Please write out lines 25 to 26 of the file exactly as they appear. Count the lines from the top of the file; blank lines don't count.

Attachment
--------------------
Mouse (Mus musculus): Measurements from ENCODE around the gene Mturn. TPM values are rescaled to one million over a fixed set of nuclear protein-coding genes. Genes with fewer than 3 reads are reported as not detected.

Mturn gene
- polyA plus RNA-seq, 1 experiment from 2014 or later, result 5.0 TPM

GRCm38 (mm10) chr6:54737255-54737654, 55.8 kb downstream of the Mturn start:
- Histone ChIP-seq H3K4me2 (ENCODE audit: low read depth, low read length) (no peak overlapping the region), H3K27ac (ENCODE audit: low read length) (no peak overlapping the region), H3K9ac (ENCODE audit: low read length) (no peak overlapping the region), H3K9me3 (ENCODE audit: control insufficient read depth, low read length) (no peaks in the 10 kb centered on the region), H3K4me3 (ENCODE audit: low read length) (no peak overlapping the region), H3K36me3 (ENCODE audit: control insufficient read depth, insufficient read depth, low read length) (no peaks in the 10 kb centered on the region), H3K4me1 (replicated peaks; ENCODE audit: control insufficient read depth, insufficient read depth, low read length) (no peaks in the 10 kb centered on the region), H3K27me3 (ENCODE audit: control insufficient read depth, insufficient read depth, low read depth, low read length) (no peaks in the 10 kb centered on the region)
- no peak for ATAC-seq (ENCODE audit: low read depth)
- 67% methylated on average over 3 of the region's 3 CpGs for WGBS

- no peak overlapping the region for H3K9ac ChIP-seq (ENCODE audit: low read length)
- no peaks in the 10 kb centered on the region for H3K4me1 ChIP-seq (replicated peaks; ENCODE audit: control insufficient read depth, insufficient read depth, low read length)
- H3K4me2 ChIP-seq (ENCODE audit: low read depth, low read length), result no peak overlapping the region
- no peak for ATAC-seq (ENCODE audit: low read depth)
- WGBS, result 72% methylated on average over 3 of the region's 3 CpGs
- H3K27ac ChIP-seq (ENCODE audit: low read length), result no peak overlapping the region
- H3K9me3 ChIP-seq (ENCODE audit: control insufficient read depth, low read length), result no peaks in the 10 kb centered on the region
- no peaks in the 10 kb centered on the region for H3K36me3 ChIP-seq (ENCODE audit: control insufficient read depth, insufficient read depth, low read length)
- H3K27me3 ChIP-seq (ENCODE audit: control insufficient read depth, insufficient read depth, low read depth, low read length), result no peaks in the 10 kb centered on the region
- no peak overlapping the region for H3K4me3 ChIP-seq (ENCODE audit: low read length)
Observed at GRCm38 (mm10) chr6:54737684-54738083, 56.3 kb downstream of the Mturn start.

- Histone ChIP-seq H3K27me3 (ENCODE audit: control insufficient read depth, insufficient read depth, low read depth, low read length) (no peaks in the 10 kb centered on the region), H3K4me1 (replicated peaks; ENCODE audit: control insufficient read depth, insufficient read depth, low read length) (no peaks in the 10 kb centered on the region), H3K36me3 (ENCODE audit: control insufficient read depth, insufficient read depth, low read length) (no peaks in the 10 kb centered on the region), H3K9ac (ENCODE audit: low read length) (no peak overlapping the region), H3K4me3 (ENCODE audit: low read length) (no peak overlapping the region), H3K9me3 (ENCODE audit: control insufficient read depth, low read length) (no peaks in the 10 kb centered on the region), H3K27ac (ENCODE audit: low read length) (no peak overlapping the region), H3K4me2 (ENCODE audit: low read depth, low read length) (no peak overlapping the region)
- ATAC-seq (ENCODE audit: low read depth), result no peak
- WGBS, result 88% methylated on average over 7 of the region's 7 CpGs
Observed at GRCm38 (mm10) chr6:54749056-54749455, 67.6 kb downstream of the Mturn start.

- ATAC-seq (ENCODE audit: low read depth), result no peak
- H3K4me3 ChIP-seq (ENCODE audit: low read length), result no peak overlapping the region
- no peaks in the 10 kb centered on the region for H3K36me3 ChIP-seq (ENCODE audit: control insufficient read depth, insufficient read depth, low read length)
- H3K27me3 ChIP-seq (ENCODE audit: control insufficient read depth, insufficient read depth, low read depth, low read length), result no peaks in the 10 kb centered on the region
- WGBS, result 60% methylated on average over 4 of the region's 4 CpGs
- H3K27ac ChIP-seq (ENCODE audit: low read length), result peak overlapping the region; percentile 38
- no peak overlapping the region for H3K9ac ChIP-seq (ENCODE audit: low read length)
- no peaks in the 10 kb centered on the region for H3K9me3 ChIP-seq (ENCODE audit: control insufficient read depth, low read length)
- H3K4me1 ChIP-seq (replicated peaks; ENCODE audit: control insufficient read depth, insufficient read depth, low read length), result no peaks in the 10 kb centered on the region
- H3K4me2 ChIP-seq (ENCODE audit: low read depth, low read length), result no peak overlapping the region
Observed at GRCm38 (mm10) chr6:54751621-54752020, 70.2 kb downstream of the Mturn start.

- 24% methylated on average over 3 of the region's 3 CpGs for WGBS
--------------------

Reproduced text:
- no peaks in the 10 kb centered on the region for H3K36me3 ChIP-seq (ENCODE audit: control insufficient read depth, insufficient read depth, low read length)
- H3K27me3 ChIP-seq (ENCODE audit: control insufficient read depth, insufficient read depth, low read depth, low read length), result no peaks in the 10 kb centered on the region